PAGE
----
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The Myth of the "Three Shan Brothers" and the Ava Period in Burmese History

Michael Aung-Thwin
The Journal of Asian Studies
Vol. 55, No. 4 (Nov., 1996), pp. 881-901
DOI: 10.2307/2646527
Stable URL: http://www.jstor.org/stable/2646527
Page Count: 21
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The Myth of the "Three Shan Brothers" and the Ava Period in Burmese History
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Abstract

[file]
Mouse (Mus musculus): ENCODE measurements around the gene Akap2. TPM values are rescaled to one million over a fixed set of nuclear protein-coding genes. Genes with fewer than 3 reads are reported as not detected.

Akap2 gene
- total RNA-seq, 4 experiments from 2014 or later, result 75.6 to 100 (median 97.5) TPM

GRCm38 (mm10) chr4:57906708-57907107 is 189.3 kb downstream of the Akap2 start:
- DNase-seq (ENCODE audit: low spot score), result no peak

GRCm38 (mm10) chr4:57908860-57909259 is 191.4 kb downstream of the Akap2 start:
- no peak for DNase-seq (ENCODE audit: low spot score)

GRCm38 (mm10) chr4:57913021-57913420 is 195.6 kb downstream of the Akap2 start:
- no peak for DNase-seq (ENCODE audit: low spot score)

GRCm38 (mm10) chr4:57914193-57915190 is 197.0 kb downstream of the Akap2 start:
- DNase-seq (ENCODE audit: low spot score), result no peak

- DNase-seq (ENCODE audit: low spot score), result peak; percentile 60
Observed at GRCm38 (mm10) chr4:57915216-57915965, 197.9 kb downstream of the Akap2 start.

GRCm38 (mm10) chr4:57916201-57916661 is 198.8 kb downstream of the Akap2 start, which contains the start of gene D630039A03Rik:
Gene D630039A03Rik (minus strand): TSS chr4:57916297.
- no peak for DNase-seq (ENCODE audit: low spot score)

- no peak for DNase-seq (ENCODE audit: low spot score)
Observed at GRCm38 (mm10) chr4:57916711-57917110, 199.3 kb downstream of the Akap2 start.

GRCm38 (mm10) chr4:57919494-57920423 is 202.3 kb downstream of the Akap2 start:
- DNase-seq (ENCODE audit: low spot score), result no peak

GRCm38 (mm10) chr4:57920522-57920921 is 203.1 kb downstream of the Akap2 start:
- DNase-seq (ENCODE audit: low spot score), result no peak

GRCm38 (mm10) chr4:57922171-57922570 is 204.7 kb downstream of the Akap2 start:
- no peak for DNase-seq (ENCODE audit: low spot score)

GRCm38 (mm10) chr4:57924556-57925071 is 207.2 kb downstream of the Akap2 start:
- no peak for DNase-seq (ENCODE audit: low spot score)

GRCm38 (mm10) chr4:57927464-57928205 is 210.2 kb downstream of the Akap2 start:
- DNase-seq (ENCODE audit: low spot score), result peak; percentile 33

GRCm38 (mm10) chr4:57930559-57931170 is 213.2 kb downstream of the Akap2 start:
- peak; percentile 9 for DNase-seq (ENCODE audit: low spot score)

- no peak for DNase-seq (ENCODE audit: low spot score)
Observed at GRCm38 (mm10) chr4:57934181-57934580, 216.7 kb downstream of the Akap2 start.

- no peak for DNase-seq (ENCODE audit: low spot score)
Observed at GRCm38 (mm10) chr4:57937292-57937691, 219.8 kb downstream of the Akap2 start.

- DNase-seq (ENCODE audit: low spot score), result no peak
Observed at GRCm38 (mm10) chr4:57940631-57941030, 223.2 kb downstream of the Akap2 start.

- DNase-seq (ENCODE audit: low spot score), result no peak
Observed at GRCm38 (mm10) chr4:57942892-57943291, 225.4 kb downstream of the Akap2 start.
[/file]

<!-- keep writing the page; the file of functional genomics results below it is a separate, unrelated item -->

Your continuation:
Michael Aung-Thwin challenges the widely held notion that the Ava period was a Shan era in the history of Burma. He attributes this erroneous assumption to colonial historians who repeatedly misread the sources because of their reification of ethnicity and their unconscious prejudice towards this period. As a result, the three famous ministers of the Pagan Court of the thirteenth and fourteenth centuries and their descendants who established the Ava Dynasty in the late fourteenth century emerged in the colonial literature tagged as ethnic Shan, thus establishing the foundations of the myth of the "Three Shan Brothers." By reexamining indigenous sources and reevaluating the colonial writings that generated this myth, the author finds that there was no contemporary basis for identifying the three ministers as Shan; nor was the Ava period particularly characterized by disorder and fragmentation. Yet these myths gained currency and have greatly colored subsequent interpretations of Burmese history.

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